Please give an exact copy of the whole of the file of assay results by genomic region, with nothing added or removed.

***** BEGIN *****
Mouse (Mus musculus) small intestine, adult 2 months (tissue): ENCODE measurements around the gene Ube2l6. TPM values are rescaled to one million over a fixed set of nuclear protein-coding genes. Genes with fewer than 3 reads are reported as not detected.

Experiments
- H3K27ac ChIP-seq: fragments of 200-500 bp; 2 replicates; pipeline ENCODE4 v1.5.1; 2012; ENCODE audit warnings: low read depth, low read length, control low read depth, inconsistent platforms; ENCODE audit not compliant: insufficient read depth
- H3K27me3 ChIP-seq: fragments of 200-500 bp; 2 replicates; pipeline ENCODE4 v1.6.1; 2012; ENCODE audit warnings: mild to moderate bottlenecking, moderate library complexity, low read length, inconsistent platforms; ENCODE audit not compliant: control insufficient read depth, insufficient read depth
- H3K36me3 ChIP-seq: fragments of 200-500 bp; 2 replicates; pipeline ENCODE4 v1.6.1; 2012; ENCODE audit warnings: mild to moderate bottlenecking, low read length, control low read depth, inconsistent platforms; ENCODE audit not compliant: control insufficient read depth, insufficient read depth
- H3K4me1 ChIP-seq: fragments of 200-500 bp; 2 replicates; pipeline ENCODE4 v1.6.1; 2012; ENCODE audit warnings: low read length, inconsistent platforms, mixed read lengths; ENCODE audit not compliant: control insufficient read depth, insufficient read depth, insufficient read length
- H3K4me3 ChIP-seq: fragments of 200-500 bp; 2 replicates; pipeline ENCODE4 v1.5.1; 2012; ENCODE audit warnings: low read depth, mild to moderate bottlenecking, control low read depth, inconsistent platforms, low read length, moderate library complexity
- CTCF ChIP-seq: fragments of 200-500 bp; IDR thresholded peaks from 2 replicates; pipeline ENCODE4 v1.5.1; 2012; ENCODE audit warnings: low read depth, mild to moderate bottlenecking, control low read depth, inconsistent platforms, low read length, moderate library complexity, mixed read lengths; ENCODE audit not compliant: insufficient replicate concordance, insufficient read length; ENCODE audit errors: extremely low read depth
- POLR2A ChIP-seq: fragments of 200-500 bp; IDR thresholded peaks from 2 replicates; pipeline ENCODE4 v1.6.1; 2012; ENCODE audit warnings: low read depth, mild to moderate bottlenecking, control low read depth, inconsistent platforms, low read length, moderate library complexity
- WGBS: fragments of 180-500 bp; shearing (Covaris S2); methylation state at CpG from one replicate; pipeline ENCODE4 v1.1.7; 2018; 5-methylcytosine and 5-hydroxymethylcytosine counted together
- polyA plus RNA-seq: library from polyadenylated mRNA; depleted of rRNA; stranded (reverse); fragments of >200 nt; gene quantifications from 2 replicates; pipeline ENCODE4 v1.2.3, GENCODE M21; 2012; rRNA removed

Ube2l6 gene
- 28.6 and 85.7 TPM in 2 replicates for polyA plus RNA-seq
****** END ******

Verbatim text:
Mouse (Mus musculus) small intestine, adult 2 months (tissue): ENCODE measurements around the gene Ube2l6. TPM values are rescaled to one million over a fixed set of nuclear protein-coding genes. Genes with fewer than 3 reads are reported as not detected.

Experiments
- H3K27ac ChIP-seq: fragments of 200-500 bp; 2 replicates; pipeline ENCODE4 v1.5.1; 2012; ENCODE audit warnings: low read depth, low read length, control low read depth, inconsistent platforms; ENCODE audit not compliant: insufficient read depth
- H3K27me3 ChIP-seq: fragments of 200-500 bp; 2 replicates; pipeline ENCODE4 v1.6.1; 2012; ENCODE audit warnings: mild to moderate bottlenecking, moderate library complexity, low read length, inconsistent platforms; ENCODE audit not compliant: control insufficient read depth, insufficient read depth
- H3K36me3 ChIP-seq: fragments of 200-500 bp; 2 replicates; pipeline ENCODE4 v1.6.1; 2012; ENCODE audit warnings: mild to moderate bottlenecking, low read length, control low read depth, inconsistent platforms; ENCODE audit not compliant: control insufficient read depth, insufficient read depth
- H3K4me1 ChIP-seq: fragments of 200-500 bp; 2 replicates; pipeline ENCODE4 v1.6.1; 2012; ENCODE audit warnings: low read length, inconsistent platforms, mixed read lengths; ENCODE audit not compliant: control insufficient read depth, insufficient read depth, insufficient read length
- H3K4me3 ChIP-seq: fragments of 200-500 bp; 2 replicates; pipeline ENCODE4 v1.5.1; 2012; ENCODE audit warnings: low read depth, mild to moderate bottlenecking, control low read depth, inconsistent platforms, low read length, moderate library complexity
- CTCF ChIP-seq: fragments of 200-500 bp; IDR thresholded peaks from 2 replicates; pipeline ENCODE4 v1.5.1; 2012; ENCODE audit warnings: low read depth, mild to moderate bottlenecking, control low read depth, inconsistent platforms, low read length, moderate library complexity, mixed read lengths; ENCODE audit not compliant: insufficient replicate concordance, insufficient read length; ENCODE audit errors: extremely low read depth
- POLR2A ChIP-seq: fragments of 200-500 bp; IDR thresholded peaks from 2 replicates; pipeline ENCODE4 v1.6.1; 2012; ENCODE audit warnings: low read depth, mild to moderate bottlenecking, control low read depth, inconsistent platforms, low read length, moderate library complexity
- WGBS: fragments of 180-500 bp; shearing (Covaris S2); methylation state at CpG from one replicate; pipeline ENCODE4 v1.1.7; 2018; 5-methylcytosine and 5-hydroxymethylcytosine counted together
- polyA plus RNA-seq: library from polyadenylated mRNA; depleted of rRNA; stranded (reverse); fragments of >200 nt; gene quantifications from 2 replicates; pipeline ENCODE4 v1.2.3, GENCODE M21; 2012; rRNA removed

Ube2l6 gene
- 28.6 and 85.7 TPM in 2 replicates for polyA plus RNA-seq